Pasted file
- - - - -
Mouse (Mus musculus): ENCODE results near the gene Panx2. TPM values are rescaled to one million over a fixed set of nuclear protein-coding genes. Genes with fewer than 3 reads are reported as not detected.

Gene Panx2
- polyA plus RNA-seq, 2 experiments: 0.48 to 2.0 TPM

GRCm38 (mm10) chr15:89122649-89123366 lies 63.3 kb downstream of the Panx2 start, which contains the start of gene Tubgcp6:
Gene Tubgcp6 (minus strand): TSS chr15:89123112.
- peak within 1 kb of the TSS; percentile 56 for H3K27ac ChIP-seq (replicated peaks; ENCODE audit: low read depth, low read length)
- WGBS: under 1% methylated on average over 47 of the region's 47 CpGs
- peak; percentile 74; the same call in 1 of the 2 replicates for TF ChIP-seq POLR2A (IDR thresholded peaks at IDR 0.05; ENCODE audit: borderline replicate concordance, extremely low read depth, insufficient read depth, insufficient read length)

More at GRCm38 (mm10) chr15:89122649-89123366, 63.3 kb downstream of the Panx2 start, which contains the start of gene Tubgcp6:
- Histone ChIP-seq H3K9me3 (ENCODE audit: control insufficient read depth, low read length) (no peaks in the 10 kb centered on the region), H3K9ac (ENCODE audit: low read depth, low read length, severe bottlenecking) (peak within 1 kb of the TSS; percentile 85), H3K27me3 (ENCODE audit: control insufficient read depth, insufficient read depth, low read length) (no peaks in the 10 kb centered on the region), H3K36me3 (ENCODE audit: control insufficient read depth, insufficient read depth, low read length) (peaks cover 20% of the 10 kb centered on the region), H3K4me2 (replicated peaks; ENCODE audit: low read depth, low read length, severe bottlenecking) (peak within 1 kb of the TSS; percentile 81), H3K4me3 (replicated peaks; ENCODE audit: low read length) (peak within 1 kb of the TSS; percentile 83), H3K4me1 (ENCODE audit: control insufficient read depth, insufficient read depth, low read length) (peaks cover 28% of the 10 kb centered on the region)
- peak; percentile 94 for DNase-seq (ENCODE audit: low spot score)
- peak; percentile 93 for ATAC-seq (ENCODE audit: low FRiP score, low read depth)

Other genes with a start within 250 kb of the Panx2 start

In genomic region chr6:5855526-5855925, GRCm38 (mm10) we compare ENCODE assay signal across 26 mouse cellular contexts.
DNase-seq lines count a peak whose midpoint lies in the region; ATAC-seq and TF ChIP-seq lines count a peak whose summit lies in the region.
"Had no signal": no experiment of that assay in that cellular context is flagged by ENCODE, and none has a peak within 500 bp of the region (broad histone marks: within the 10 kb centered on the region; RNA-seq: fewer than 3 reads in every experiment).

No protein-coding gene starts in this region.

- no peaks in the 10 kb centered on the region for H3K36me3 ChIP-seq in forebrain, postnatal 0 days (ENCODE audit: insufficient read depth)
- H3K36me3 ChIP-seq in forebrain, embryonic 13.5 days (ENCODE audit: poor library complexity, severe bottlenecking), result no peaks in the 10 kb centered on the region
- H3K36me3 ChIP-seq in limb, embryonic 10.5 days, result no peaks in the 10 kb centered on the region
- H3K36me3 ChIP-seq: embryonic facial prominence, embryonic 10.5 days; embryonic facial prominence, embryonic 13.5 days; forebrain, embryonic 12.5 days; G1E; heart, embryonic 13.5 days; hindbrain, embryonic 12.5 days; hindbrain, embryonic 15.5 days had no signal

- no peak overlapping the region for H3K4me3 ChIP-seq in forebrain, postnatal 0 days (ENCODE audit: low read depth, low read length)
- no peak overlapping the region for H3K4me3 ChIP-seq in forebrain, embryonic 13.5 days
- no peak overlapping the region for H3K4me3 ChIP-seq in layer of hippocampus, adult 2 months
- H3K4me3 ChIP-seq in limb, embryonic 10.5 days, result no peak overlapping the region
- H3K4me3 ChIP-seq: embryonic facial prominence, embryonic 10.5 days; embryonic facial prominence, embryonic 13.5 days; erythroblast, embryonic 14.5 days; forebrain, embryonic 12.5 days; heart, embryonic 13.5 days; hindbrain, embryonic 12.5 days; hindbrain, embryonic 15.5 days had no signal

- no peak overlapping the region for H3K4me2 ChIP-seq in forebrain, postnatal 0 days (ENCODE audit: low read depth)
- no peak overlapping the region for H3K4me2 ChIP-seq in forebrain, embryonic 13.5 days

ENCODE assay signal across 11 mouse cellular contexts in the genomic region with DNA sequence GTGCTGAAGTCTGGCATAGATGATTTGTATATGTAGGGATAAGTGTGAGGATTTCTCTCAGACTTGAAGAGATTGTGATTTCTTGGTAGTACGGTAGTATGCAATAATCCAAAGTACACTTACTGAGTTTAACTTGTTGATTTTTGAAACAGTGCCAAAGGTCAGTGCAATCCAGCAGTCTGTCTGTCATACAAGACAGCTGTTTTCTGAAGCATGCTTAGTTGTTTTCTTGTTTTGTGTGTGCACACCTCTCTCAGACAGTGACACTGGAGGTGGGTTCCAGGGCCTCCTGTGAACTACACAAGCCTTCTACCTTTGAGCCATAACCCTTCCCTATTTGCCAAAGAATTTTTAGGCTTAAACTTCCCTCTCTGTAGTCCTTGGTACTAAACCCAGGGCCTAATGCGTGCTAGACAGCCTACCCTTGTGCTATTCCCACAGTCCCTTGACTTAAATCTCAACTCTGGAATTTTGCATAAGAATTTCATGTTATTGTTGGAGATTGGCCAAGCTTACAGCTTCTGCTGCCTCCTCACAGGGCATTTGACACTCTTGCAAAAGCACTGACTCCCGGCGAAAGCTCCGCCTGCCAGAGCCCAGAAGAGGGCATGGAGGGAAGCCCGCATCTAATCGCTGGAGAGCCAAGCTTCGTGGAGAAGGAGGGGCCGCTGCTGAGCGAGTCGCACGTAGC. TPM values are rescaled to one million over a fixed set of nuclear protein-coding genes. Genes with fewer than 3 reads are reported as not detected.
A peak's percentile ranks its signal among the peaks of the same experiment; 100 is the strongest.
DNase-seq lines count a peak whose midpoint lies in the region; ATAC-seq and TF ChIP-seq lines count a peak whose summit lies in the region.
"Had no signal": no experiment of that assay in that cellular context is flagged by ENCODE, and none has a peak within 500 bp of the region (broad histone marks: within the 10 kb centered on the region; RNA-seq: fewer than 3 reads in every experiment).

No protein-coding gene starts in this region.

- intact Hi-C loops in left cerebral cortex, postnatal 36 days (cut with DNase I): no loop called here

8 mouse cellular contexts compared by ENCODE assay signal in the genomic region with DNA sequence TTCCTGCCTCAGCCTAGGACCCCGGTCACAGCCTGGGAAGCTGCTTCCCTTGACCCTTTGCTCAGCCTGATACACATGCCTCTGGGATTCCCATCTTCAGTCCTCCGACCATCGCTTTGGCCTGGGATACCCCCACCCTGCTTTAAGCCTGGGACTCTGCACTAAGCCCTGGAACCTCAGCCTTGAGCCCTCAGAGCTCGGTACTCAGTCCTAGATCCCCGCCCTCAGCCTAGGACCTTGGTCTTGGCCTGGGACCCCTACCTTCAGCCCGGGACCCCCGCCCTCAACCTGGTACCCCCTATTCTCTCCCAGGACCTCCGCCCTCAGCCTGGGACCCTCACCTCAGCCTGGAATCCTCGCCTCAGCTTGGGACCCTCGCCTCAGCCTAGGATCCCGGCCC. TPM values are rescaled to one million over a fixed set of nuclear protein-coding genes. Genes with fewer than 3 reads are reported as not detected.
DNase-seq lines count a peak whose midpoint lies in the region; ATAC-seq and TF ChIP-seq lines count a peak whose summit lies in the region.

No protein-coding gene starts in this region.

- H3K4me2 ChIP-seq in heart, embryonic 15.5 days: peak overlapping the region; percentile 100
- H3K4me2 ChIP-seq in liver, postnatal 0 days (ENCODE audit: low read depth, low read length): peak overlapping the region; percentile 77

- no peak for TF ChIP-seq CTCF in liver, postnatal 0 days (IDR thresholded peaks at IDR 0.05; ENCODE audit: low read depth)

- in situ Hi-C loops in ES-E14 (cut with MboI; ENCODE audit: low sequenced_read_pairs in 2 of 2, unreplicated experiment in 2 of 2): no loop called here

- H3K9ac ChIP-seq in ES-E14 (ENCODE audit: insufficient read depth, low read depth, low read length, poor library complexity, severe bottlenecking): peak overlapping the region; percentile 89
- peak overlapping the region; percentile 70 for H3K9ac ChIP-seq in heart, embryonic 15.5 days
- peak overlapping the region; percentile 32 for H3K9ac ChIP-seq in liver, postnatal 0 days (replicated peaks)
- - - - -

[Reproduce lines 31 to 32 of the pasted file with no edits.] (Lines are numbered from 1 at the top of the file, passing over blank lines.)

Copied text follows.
DNase-seq lines count a peak whose midpoint lies in the region; ATAC-seq and TF ChIP-seq lines count a peak whose summit lies in the region.
"Had no signal": no experiment of that assay in that cellular context is flagged by ENCODE, and none has a peak within 500 bp of the region (broad histone marks: within the 10 kb centered on the region; RNA-seq: fewer than 3 reads in every experiment).